This sermon is for the feast of Thomas Aquinas. The lessons for today can be read here.
There are some things we have already begun to find once we begin to look for them.
Not long ago, I met with someone who was overcome with anger. Someone close to her had hurt her very badly, and her instinctive emotional response was a deep and abiding fury that, given the circumstances, made a lot of sense. But she loved this person and did not want to be angry anymore. “Please,” she pleaded with me, “please pray that this anger will go away. I don’t want to hate anymore. I can’t live like this.” I smiled and told her that it sounded to me like I didn’t need to pray for anything. Simply wanting not to be angry is enough to help us begin to let go of our anger.
Again, not that long ago, someone came into my office and presented a tough situation. Should he give up the familiarity of a job and a life that were comfortable for him and his family, or should he accept a new job offer that came with new opportunities but required a big change for their family? He asked me to pray that he would have the wisdom to make the right decision: “I want to be sure to do what God wants me to do. I’m worried that I will make a bad choice. Please, pray that God will help me know the right thing to do.” Again, I smiled and said that it sounded like I didn’t need to pray for anything. Simply asking for wisdom and discernment is the first step in making a wise, God-led decision.
What more can we do than pray? What more can we do than ask? When faced with a situation we cannot control, when we seek something beyond ourselves, how can we get where we want to go except for to ask God to take us there?
I don’t believe in magic prayers. I don’t believe that God hears the words that come out of our mouth or out of our heart and then makes the happen just because we asked. God is not a wish-giver. That isn’t how prayer works. But I do believe in the power of prayer. It’s just that the power of prayer comes not in the granting but in the asking.
“Therefore I prayed,” the poet-author of Wisdom wrote, “and understanding was given me; I called on God, and the spirit of wisdom came to me.” The account of his quest shows us how precious in his sight wisdom really was: “I preferred her to scepters and thrones, and I accounted wealth as nothing in comparison with her.” The granting of wisdom, as you might recall from the story of the Lord’s appearance to Solomon in a dream (1 Kings 3), is given to the one who asks for it: God said, “Because you have asked [for an understanding mind], and have not asked for yourself long life or riches or the life of your enemies, but have asked for yourself understanding to discern what is right, behold, I now do according to your word.”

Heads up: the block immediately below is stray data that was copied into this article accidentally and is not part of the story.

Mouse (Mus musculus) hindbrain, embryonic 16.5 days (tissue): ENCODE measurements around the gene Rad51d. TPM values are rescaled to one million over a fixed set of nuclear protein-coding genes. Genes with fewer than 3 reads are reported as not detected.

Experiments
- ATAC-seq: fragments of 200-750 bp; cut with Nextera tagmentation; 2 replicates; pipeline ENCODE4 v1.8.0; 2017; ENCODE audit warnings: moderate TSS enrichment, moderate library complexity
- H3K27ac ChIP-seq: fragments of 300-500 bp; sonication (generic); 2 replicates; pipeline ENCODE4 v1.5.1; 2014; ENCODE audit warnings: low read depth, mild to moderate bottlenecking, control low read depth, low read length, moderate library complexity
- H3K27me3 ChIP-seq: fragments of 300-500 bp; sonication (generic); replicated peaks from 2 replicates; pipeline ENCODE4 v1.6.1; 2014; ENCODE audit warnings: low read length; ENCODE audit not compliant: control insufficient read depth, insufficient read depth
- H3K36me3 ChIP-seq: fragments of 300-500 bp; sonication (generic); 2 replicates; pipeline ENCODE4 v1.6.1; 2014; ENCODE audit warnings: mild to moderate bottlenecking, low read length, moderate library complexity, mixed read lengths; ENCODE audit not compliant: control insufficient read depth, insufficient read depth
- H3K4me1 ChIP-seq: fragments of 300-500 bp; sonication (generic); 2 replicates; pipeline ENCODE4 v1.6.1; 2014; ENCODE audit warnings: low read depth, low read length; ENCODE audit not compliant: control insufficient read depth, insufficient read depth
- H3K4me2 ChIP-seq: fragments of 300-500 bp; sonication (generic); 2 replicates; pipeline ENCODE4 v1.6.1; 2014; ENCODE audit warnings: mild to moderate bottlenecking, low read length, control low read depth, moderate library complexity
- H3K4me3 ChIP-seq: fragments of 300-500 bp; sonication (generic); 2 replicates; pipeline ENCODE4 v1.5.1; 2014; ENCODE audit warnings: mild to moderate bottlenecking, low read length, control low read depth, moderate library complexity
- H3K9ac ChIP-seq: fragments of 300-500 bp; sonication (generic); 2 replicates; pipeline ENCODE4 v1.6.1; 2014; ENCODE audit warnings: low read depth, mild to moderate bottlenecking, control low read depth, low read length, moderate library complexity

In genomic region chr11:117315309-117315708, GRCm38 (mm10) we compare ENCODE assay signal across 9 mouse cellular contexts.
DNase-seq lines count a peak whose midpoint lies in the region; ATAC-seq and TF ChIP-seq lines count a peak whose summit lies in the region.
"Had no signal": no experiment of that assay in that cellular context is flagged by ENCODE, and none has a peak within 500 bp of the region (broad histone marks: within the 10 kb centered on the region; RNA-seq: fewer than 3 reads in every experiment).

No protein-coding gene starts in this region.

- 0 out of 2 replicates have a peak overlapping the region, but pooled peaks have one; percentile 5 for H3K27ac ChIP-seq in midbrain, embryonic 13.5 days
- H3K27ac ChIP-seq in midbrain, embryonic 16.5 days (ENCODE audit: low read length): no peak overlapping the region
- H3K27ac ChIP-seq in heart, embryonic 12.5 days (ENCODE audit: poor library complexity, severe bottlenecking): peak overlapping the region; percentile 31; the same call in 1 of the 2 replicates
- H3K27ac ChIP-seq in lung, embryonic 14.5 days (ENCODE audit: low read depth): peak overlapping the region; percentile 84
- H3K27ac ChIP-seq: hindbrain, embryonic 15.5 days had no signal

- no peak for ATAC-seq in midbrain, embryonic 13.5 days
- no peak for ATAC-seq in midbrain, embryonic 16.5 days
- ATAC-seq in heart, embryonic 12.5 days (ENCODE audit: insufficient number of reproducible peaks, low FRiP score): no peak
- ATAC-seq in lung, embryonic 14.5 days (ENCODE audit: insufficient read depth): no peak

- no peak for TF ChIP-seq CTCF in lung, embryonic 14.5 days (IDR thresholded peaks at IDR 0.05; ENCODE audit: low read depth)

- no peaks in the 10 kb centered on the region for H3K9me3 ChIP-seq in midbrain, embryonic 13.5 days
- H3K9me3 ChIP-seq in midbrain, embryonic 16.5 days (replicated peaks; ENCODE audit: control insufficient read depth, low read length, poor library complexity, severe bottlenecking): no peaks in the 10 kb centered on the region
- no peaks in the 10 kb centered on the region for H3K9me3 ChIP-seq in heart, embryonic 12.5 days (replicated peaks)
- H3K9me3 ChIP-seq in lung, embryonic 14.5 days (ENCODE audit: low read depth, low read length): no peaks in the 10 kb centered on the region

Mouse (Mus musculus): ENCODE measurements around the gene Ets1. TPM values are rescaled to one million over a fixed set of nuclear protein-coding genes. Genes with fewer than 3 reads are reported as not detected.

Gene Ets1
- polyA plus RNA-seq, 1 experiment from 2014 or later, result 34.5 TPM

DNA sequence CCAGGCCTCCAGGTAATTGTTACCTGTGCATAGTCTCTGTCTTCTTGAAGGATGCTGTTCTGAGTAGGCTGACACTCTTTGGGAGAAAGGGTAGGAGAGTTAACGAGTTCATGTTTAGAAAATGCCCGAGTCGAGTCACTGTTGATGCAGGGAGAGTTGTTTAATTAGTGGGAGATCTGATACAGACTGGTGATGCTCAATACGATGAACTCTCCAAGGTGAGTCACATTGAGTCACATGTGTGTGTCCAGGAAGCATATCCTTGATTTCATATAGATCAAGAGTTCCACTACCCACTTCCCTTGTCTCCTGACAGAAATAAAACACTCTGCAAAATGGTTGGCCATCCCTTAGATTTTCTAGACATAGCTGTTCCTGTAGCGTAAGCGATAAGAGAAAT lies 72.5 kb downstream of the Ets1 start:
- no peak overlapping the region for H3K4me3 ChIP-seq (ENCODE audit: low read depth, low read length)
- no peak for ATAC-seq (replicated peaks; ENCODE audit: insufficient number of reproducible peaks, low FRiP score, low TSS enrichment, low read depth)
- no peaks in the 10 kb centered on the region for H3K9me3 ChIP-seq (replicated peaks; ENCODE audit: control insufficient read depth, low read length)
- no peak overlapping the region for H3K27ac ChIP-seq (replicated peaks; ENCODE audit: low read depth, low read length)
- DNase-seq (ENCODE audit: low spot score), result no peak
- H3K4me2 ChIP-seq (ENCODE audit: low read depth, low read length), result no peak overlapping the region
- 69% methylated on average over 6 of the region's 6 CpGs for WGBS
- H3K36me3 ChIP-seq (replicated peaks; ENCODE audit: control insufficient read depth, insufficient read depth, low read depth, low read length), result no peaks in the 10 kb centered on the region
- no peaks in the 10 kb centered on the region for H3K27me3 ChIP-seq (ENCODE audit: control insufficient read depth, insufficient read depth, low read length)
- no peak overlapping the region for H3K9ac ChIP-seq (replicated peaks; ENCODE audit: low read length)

That doesn’t mean that anyone who utters the prayer, “Dear God, please make me wise,” is suddenly granted the wisdom of Solomon. But it does mean that the person who seeks wisdom above all else is already asking the questions, saying the prayers, and seeking the answers that make one wise. If one’s heart yearns so fully to hear what God is saying that his human desires fade and his entire life is then consumed by the quest for God, he can be sure he has already found what he seeks.
If you’re consumed by anger, you can only find peace by asking for it, and, if you really ask for it, you will have already begun to find it. If you are desperate for wisdom beyond yourself and your heart desires that more than anything else, you have already learned what it means to be wise. God wants to be found. In Christ, he has shown us that he loves us. He has made his love apparent to the world. He isn’t holding back his mercy, his wisdom, his peace, until we seek them. He has already showered them upon us. Our call is to seek them with all our heart.